**UpStudy Free Solution:**

To find the derivative of \(\sqrt { x} \), we can rewrite the square root function in terms of an exponent. Specifically, \(\sqrt { x} \) can be written as \(x^ { 1/2} \).

Now, we can use the power rule for differentiation, which states that if \(f( x) = x^ n\), then \(f' ( x) = n x^ { n- 1} \).

Applying the power rule to \(x^ { 1/2} \):

\[\frac { d} { dx} \left ( x^ { 1/2} \right ) = \frac { 1} { 2} x^ { ( 1/2) - 1} = \frac { 1} { 2} x^ { - 1/2} \]

This can be further simplified to:

\[\frac { 1} { 2} x^ { - 1/2} = \frac { 1} { 2} \cdot \frac { 1} { \sqrt { x} } = \frac { 1} { 2\sqrt { x} } \]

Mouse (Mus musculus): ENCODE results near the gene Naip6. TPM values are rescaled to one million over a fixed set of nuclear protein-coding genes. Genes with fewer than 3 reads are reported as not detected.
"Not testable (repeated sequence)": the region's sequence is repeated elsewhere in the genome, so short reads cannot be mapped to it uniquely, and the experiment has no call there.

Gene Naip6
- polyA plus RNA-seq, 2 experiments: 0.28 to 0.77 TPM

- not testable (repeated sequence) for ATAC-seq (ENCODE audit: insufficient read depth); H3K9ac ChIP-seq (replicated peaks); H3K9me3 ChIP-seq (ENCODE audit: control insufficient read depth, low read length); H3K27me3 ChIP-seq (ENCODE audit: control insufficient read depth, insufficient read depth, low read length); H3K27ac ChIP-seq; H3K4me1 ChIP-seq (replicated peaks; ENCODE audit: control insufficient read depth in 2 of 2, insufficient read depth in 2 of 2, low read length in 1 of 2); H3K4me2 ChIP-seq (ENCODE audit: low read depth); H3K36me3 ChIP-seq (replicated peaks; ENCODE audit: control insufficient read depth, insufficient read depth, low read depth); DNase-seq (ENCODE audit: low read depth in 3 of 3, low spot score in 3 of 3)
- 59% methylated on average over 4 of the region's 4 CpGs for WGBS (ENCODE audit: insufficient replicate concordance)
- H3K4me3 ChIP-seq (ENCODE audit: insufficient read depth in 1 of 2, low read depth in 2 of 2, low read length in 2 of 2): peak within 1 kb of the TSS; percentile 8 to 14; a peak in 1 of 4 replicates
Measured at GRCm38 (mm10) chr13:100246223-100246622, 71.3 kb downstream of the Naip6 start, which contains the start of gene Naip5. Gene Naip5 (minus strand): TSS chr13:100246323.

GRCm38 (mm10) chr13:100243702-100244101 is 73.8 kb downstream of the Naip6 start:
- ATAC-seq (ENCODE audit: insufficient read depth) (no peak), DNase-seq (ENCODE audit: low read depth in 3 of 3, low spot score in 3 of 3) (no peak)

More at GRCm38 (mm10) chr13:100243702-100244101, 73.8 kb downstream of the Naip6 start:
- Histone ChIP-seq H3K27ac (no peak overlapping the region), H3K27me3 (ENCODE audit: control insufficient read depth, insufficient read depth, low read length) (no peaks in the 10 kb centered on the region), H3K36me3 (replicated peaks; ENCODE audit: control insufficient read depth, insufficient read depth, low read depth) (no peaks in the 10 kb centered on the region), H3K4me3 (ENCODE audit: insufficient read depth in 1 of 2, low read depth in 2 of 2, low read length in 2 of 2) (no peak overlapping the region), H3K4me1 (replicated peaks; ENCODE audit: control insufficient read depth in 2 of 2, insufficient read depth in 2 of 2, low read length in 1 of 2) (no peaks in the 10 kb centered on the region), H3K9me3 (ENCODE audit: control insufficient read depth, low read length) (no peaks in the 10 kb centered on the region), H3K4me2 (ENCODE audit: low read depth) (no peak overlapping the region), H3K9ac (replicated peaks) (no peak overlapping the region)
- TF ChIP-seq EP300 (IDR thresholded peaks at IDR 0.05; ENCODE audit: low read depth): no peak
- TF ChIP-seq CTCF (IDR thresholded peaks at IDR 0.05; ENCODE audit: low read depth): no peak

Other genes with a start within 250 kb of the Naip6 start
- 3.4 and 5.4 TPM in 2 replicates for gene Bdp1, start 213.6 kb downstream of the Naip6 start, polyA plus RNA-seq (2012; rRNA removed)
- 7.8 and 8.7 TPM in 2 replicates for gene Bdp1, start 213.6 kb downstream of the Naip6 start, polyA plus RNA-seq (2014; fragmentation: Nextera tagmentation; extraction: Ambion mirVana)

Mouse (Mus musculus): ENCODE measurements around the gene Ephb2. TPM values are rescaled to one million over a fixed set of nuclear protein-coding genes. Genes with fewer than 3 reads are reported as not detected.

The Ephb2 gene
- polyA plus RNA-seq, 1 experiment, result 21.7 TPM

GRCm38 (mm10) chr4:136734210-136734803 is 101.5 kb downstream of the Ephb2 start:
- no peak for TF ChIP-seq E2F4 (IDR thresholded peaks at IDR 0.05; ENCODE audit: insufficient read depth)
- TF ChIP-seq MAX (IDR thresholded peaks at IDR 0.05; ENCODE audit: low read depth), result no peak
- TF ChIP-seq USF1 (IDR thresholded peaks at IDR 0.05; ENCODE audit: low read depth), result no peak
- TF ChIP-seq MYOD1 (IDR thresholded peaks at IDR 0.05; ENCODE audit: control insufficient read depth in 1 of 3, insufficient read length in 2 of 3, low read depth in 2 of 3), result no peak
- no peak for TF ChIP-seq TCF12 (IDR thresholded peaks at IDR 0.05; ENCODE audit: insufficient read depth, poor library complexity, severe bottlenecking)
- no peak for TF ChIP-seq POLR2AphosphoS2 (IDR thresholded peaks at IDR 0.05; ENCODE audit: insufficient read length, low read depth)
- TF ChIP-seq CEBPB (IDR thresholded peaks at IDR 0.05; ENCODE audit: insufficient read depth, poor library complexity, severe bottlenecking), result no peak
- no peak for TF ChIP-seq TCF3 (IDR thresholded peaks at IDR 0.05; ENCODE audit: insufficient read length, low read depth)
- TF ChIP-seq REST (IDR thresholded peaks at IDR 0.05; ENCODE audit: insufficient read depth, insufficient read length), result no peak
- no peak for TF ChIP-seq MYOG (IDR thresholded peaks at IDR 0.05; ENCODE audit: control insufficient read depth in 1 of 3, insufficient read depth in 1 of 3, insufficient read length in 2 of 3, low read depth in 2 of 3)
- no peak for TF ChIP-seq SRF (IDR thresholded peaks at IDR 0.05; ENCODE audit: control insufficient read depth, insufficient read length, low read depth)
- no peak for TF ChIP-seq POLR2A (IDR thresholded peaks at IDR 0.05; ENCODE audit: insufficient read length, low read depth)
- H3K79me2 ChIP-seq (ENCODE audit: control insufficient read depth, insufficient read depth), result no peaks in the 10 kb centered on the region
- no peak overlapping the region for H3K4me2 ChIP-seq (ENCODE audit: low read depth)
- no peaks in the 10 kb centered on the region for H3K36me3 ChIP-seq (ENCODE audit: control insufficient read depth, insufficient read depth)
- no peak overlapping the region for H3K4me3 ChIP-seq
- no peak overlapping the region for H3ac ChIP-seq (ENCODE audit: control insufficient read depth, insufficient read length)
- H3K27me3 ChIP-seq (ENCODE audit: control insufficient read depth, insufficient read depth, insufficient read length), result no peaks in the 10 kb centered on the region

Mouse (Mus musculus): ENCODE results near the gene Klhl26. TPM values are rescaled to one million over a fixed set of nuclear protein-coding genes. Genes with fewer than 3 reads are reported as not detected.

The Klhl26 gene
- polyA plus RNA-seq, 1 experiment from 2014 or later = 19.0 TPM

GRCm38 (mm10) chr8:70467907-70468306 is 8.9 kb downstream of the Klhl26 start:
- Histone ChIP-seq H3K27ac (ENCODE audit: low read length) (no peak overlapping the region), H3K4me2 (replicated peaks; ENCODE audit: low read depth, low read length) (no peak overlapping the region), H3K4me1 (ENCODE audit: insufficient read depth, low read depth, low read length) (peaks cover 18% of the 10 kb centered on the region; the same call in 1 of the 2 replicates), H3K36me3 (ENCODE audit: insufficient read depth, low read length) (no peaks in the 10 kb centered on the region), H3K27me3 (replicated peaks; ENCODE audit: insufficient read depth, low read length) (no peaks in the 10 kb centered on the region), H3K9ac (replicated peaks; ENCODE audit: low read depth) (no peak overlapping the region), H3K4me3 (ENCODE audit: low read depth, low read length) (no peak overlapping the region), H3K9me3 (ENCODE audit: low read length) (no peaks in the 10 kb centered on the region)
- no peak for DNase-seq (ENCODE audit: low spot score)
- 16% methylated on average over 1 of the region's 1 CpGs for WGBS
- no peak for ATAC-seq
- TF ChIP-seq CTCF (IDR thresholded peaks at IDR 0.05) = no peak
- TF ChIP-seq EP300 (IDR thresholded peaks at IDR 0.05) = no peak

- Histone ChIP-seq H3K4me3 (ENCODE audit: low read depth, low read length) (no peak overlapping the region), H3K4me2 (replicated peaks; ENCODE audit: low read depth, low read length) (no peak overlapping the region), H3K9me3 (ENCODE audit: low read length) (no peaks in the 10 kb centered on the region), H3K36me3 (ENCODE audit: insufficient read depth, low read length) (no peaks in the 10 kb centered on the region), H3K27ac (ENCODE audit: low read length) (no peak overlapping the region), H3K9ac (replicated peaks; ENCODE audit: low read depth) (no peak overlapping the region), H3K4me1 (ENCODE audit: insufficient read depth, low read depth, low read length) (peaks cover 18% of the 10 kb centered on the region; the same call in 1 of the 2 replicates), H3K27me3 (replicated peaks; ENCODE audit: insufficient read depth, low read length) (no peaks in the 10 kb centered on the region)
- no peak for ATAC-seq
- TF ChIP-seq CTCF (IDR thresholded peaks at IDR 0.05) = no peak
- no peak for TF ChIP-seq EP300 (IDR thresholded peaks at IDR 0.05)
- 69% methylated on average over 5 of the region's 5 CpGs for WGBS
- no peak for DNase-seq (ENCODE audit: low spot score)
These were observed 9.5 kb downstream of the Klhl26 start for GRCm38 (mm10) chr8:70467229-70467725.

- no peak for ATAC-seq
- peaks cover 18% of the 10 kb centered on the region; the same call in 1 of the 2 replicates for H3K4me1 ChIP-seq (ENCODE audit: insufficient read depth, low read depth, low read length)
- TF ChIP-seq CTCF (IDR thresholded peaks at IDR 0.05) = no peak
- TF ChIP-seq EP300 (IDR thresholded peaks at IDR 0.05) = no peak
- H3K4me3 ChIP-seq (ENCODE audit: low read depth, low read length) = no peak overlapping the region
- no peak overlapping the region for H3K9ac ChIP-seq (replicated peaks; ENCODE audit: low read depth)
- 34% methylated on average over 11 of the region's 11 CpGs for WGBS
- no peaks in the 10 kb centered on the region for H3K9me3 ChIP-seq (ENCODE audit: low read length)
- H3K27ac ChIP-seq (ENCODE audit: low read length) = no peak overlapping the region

Therefore, the derivative of \(\sqrt { x} \) is:

\[\frac { d} { dx} \left ( \sqrt { x} \right ) = \frac { 1} { 2\sqrt { x} } \]

**Supplemental Knowledge**

To find the derivative of a function, we often use basic differentiation rules. For the function \(\sqrt { x} \), it is helpful to rewrite it in a form that makes differentiation straightforward using the power rule.

The power rule states that for any function \(f( x) = x^ n\), where \(n\) is a real number, the derivative is given by:

\[f' ( x) = nx^ { n- 1} \]

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